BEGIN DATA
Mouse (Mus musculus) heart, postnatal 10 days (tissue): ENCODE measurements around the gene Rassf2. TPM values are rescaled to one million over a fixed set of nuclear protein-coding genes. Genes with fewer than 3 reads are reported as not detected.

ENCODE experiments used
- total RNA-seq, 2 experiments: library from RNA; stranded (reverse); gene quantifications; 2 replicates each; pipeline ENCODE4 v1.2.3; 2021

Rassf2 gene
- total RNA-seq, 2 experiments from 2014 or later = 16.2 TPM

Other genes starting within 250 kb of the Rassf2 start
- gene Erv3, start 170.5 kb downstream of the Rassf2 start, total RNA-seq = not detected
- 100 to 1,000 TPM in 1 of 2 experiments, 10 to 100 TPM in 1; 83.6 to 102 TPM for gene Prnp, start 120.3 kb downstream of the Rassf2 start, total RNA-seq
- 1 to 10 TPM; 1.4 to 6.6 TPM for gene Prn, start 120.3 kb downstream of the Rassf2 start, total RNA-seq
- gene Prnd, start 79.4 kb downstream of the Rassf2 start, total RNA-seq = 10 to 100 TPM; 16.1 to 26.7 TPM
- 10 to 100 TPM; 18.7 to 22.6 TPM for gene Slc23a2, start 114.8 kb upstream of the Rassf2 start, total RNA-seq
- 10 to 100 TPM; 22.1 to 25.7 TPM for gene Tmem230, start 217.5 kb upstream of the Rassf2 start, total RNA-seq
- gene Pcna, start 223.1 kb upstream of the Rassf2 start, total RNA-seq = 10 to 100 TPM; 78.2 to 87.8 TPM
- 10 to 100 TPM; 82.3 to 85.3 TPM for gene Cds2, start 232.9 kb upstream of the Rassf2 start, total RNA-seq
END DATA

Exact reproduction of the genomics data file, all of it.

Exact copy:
Mouse (Mus musculus) heart, postnatal 10 days (tissue): ENCODE measurements around the gene Rassf2. TPM values are rescaled to one million over a fixed set of nuclear protein-coding genes. Genes with fewer than 3 reads are reported as not detected.

ENCODE experiments used
- total RNA-seq, 2 experiments: library from RNA; stranded (reverse); gene quantifications; 2 replicates each; pipeline ENCODE4 v1.2.3; 2021

Rassf2 gene
- total RNA-seq, 2 experiments from 2014 or later = 16.2 TPM

Other genes starting within 250 kb of the Rassf2 start
- gene Erv3, start 170.5 kb downstream of the Rassf2 start, total RNA-seq = not detected
- 100 to 1,000 TPM in 1 of 2 experiments, 10 to 100 TPM in 1; 83.6 to 102 TPM for gene Prnp, start 120.3 kb downstream of the Rassf2 start, total RNA-seq
- 1 to 10 TPM; 1.4 to 6.6 TPM for gene Prn, start 120.3 kb downstream of the Rassf2 start, total RNA-seq
- gene Prnd, start 79.4 kb downstream of the Rassf2 start, total RNA-seq = 10 to 100 TPM; 16.1 to 26.7 TPM
- 10 to 100 TPM; 18.7 to 22.6 TPM for gene Slc23a2, start 114.8 kb upstream of the Rassf2 start, total RNA-seq
- 10 to 100 TPM; 22.1 to 25.7 TPM for gene Tmem230, start 217.5 kb upstream of the Rassf2 start, total RNA-seq
- gene Pcna, start 223.1 kb upstream of the Rassf2 start, total RNA-seq = 10 to 100 TPM; 78.2 to 87.8 TPM
- 10 to 100 TPM; 82.3 to 85.3 TPM for gene Cds2, start 232.9 kb upstream of the Rassf2 start, total RNA-seq